I have the honour to speak on behalf of Estonia, Lithuania and my own country Latvia. We align ourselves with the statement of the European Union.
We express our appreciation to you for organizing this timely debate.
The magnitude of threat that emanates from the spread of violent extremism requires united and coordinated collective action. There is a growing need for credible political solutions and a more comprehensive approach to meet increasing challenges posed by violent extremism.
In this regard we welcome the initiative of the UN Secretary-General and the efforts taken in preparation of the Plan of Action to Prevent Violent Extremism. We also welcome the adoption of a procedural resolution which is a consistent next step for further substantive and inclusive dialogue on this matter.
Although more time is needed for thorough analysis of the recommendations contained in the Action Plan, we would like to emphasize a few areas of action which deserve special attention.
First, we commend that the Action Plan addresses the root causes of violent extremism and puts emphasis on systematic preventive efforts, including conflict prevention. We appreciate the links with the Sustainable Development Goals and targets, particularly those related to promoting peaceful and inclusive societies, gender equality and women’s empowerment, accountable and inclusive institutions at all levels.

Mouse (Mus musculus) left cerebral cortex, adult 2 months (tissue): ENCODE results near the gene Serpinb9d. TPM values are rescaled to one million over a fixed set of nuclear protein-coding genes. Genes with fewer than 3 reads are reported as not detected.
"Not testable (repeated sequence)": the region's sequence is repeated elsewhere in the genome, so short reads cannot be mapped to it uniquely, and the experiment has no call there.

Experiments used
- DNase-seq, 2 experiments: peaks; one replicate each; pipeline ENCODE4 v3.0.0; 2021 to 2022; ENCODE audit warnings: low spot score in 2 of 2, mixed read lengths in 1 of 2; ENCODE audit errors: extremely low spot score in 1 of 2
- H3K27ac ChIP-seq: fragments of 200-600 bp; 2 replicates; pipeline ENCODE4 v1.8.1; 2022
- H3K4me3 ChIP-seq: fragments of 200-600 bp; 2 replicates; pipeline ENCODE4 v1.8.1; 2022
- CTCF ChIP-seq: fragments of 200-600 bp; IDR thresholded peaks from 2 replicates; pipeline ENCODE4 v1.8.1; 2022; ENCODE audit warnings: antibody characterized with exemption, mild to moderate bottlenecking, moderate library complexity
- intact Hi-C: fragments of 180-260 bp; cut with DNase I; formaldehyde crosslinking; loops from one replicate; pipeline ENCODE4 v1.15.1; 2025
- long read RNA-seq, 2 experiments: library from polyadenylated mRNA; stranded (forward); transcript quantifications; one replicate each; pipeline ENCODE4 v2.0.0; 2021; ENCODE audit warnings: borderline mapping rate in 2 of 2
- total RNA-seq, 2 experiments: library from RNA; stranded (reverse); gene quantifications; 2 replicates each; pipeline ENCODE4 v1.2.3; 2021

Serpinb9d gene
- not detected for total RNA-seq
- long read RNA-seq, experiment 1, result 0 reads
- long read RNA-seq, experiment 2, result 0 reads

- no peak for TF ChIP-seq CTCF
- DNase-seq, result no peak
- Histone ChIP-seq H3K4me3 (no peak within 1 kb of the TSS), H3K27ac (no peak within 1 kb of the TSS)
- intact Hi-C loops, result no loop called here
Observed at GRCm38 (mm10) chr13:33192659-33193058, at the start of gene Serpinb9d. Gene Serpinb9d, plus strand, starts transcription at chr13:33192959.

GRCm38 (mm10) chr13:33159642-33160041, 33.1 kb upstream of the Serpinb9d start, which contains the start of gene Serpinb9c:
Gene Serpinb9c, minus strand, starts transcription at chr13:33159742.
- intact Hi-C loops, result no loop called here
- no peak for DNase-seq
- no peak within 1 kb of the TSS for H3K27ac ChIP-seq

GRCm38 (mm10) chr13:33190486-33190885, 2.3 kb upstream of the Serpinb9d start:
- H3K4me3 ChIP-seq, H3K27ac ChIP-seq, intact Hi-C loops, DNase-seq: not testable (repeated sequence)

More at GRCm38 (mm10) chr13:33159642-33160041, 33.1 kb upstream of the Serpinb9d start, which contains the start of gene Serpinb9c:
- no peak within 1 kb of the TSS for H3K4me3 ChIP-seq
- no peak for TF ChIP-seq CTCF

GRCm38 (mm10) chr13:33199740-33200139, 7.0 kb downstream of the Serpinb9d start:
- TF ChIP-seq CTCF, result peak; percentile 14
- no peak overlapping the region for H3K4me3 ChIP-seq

Second, the cross-border nature of violent extremism requires action at global, regional and national levels. Although the primary responsibility for preventing violent extremism rests with Member States, national efforts must go hand in hand with enhanced regional cooperation. Also regional instruments need to be strengthened. In this regard a good example is the Additional Protocol to the Council of Europe Convention on the Prevention of Terrorism which was opened for signature in Riga, Latvia, last October, and has been already signed by almost half of Council of Europe’s Member States. The Riga Protocol is the first regional legal instrument to implement the provisions of the UN Security Council Resolution 2178 on foreign terrorist fighters, and its special focus is the prevention of terrorist training and travel abroad for the purpose of terrorism.
Finally, in the age of Internet and social media it is impossible to fight violent extremism without efficient communications strategies based on international human rights standards. Preventing and combatting terrorism and violent extremism should not become a pretext for repressive action against free speech, whether online or offline. We have to make sure that our actions aimed at preventing violent extremism are fully in line with existing human rights obligations. Promoting freedom of expression, pluralism, and protecting journalists should be important components of these efforts.
We once again thank you, President, for facilitating this pertinent discussion and look forward to further deliberations.